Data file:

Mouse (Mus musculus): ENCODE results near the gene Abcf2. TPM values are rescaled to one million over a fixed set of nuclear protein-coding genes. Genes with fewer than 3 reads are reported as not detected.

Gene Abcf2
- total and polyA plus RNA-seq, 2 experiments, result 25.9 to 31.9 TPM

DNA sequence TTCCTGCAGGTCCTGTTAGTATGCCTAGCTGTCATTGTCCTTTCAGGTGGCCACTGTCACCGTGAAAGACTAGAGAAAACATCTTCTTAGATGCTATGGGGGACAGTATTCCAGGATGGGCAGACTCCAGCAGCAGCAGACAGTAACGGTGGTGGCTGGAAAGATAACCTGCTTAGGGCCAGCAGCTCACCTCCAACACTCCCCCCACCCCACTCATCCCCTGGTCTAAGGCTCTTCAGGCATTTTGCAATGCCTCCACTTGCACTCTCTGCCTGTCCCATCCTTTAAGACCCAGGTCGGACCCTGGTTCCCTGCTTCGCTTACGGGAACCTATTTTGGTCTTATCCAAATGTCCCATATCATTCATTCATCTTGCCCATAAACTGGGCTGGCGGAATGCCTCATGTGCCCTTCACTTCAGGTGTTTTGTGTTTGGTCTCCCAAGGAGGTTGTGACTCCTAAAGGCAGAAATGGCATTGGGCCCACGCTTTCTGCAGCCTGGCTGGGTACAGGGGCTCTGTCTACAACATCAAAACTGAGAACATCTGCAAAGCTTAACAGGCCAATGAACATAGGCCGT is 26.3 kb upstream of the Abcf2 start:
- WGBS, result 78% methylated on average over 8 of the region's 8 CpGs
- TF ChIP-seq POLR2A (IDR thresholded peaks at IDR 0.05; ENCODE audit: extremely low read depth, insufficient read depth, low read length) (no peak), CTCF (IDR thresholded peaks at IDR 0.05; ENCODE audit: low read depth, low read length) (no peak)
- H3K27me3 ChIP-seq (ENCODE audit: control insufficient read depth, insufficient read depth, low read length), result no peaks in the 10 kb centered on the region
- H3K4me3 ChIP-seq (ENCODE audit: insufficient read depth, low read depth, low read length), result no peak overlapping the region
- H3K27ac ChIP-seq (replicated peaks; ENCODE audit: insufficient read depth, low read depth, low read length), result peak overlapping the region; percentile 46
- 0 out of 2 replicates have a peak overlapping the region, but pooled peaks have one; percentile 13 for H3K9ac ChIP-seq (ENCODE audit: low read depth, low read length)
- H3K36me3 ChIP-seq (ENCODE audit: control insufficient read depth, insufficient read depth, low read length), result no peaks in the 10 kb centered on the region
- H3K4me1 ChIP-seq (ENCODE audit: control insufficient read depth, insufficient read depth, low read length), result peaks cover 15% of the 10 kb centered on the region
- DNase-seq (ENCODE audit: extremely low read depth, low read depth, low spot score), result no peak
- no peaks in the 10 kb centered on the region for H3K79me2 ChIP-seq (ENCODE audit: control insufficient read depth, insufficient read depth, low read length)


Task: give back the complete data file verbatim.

Mouse (Mus musculus): ENCODE results near the gene Abcf2. TPM values are rescaled to one million over a fixed set of nuclear protein-coding genes. Genes with fewer than 3 reads are reported as not detected.

Gene Abcf2
- total and polyA plus RNA-seq, 2 experiments, result 25.9 to 31.9 TPM

DNA sequence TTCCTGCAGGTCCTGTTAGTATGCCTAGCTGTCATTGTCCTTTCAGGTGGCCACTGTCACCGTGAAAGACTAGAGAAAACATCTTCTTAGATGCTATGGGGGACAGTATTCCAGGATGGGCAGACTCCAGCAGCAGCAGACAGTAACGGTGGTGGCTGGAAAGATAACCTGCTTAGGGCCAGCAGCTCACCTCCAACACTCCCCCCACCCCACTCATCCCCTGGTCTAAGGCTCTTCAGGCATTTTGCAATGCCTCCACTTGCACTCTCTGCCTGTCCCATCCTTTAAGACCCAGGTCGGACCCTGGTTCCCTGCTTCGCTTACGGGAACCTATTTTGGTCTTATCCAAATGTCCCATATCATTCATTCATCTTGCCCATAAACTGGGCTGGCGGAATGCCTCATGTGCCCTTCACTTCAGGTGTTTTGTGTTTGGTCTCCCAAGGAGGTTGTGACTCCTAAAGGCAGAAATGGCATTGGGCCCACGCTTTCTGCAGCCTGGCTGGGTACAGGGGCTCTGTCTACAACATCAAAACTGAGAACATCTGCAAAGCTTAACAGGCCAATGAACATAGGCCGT is 26.3 kb upstream of the Abcf2 start:
- WGBS, result 78% methylated on average over 8 of the region's 8 CpGs
- TF ChIP-seq POLR2A (IDR thresholded peaks at IDR 0.05; ENCODE audit: extremely low read depth, insufficient read depth, low read length) (no peak), CTCF (IDR thresholded peaks at IDR 0.05; ENCODE audit: low read depth, low read length) (no peak)
- H3K27me3 ChIP-seq (ENCODE audit: control insufficient read depth, insufficient read depth, low read length), result no peaks in the 10 kb centered on the region
- H3K4me3 ChIP-seq (ENCODE audit: insufficient read depth, low read depth, low read length), result no peak overlapping the region
- H3K27ac ChIP-seq (replicated peaks; ENCODE audit: insufficient read depth, low read depth, low read length), result peak overlapping the region; percentile 46
- 0 out of 2 replicates have a peak overlapping the region, but pooled peaks have one; percentile 13 for H3K9ac ChIP-seq (ENCODE audit: low read depth, low read length)
- H3K36me3 ChIP-seq (ENCODE audit: control insufficient read depth, insufficient read depth, low read length), result no peaks in the 10 kb centered on the region
- H3K4me1 ChIP-seq (ENCODE audit: control insufficient read depth, insufficient read depth, low read length), result peaks cover 15% of the 10 kb centered on the region
- DNase-seq (ENCODE audit: extremely low read depth, low read depth, low spot score), result no peak
- no peaks in the 10 kb centered on the region for H3K79me2 ChIP-seq (ENCODE audit: control insufficient read depth, insufficient read depth, low read length)